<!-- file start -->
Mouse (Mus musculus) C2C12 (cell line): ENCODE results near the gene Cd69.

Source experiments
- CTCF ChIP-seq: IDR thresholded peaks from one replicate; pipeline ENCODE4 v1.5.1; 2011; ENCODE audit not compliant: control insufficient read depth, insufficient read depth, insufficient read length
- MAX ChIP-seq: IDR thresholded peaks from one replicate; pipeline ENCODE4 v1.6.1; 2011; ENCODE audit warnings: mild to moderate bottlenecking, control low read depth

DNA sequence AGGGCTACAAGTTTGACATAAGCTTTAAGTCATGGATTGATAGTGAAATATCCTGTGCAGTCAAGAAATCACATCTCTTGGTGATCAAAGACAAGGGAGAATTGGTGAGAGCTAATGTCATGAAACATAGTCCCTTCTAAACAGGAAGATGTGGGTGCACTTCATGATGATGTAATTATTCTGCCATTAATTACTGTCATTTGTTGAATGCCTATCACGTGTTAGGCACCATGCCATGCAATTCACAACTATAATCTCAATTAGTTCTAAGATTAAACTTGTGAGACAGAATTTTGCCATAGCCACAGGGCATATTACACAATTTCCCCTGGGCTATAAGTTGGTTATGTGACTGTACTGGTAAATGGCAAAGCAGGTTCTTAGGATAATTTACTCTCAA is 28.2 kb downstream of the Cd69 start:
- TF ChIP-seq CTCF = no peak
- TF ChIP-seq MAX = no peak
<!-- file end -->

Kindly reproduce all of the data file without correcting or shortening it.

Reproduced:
Mouse (Mus musculus) C2C12 (cell line): ENCODE results near the gene Cd69.

Source experiments
- CTCF ChIP-seq: IDR thresholded peaks from one replicate; pipeline ENCODE4 v1.5.1; 2011; ENCODE audit not compliant: control insufficient read depth, insufficient read depth, insufficient read length
- MAX ChIP-seq: IDR thresholded peaks from one replicate; pipeline ENCODE4 v1.6.1; 2011; ENCODE audit warnings: mild to moderate bottlenecking, control low read depth

DNA sequence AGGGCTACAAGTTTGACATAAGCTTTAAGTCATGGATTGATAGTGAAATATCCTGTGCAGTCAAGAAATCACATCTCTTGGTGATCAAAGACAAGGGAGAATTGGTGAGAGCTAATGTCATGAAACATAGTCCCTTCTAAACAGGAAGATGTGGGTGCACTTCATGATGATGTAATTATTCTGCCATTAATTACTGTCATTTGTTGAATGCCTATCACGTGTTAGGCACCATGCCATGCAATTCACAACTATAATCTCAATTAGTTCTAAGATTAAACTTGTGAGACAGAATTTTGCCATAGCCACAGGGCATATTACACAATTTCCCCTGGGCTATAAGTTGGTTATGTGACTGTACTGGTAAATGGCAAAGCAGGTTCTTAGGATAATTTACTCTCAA is 28.2 kb downstream of the Cd69 start:
- TF ChIP-seq CTCF = no peak
- TF ChIP-seq MAX = no peak